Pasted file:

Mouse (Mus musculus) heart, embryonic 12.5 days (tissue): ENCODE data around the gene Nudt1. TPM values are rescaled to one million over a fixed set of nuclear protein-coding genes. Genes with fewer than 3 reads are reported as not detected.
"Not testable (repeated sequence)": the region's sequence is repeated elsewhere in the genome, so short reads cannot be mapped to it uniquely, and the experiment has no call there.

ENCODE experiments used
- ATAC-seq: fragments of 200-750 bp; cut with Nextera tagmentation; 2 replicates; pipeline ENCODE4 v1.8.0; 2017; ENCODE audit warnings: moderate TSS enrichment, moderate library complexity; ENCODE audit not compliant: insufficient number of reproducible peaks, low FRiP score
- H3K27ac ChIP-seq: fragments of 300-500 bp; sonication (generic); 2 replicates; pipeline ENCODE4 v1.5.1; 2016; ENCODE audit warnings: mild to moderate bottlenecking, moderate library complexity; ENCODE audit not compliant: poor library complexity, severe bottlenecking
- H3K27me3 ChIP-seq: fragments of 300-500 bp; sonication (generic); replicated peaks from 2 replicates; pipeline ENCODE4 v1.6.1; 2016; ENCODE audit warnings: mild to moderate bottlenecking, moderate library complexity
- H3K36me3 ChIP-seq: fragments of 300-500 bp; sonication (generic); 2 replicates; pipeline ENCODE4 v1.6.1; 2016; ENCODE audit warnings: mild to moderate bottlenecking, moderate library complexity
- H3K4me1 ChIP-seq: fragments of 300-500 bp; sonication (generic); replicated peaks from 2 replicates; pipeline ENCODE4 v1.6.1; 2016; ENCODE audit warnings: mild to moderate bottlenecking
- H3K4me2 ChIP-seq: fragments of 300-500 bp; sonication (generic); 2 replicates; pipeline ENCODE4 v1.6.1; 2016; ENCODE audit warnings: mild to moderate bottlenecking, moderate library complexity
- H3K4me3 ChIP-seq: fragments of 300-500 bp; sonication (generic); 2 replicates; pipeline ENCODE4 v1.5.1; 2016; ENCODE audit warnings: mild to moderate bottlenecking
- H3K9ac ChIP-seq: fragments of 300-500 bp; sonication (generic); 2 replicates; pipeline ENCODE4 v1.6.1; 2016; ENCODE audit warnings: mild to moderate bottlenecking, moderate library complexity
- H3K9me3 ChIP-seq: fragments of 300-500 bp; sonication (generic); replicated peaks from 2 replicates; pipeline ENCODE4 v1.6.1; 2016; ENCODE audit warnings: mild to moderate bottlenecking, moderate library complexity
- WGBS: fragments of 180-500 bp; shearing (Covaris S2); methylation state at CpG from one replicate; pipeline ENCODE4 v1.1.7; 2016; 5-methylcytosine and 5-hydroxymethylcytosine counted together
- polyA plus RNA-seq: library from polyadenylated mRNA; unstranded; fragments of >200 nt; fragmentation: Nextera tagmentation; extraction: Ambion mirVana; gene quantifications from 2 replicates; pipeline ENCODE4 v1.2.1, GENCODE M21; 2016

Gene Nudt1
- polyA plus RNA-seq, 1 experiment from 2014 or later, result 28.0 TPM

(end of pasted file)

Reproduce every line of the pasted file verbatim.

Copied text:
Mouse (Mus musculus) heart, embryonic 12.5 days (tissue): ENCODE data around the gene Nudt1. TPM values are rescaled to one million over a fixed set of nuclear protein-coding genes. Genes with fewer than 3 reads are reported as not detected.
"Not testable (repeated sequence)": the region's sequence is repeated elsewhere in the genome, so short reads cannot be mapped to it uniquely, and the experiment has no call there.

ENCODE experiments used
- ATAC-seq: fragments of 200-750 bp; cut with Nextera tagmentation; 2 replicates; pipeline ENCODE4 v1.8.0; 2017; ENCODE audit warnings: moderate TSS enrichment, moderate library complexity; ENCODE audit not compliant: insufficient number of reproducible peaks, low FRiP score
- H3K27ac ChIP-seq: fragments of 300-500 bp; sonication (generic); 2 replicates; pipeline ENCODE4 v1.5.1; 2016; ENCODE audit warnings: mild to moderate bottlenecking, moderate library complexity; ENCODE audit not compliant: poor library complexity, severe bottlenecking
- H3K27me3 ChIP-seq: fragments of 300-500 bp; sonication (generic); replicated peaks from 2 replicates; pipeline ENCODE4 v1.6.1; 2016; ENCODE audit warnings: mild to moderate bottlenecking, moderate library complexity
- H3K36me3 ChIP-seq: fragments of 300-500 bp; sonication (generic); 2 replicates; pipeline ENCODE4 v1.6.1; 2016; ENCODE audit warnings: mild to moderate bottlenecking, moderate library complexity
- H3K4me1 ChIP-seq: fragments of 300-500 bp; sonication (generic); replicated peaks from 2 replicates; pipeline ENCODE4 v1.6.1; 2016; ENCODE audit warnings: mild to moderate bottlenecking
- H3K4me2 ChIP-seq: fragments of 300-500 bp; sonication (generic); 2 replicates; pipeline ENCODE4 v1.6.1; 2016; ENCODE audit warnings: mild to moderate bottlenecking, moderate library complexity
- H3K4me3 ChIP-seq: fragments of 300-500 bp; sonication (generic); 2 replicates; pipeline ENCODE4 v1.5.1; 2016; ENCODE audit warnings: mild to moderate bottlenecking
- H3K9ac ChIP-seq: fragments of 300-500 bp; sonication (generic); 2 replicates; pipeline ENCODE4 v1.6.1; 2016; ENCODE audit warnings: mild to moderate bottlenecking, moderate library complexity
- H3K9me3 ChIP-seq: fragments of 300-500 bp; sonication (generic); replicated peaks from 2 replicates; pipeline ENCODE4 v1.6.1; 2016; ENCODE audit warnings: mild to moderate bottlenecking, moderate library complexity
- WGBS: fragments of 180-500 bp; shearing (Covaris S2); methylation state at CpG from one replicate; pipeline ENCODE4 v1.1.7; 2016; 5-methylcytosine and 5-hydroxymethylcytosine counted together
- polyA plus RNA-seq: library from polyadenylated mRNA; unstranded; fragments of >200 nt; fragmentation: Nextera tagmentation; extraction: Ambion mirVana; gene quantifications from 2 replicates; pipeline ENCODE4 v1.2.1, GENCODE M21; 2016

Gene Nudt1
- polyA plus RNA-seq, 1 experiment from 2014 or later, result 28.0 TPM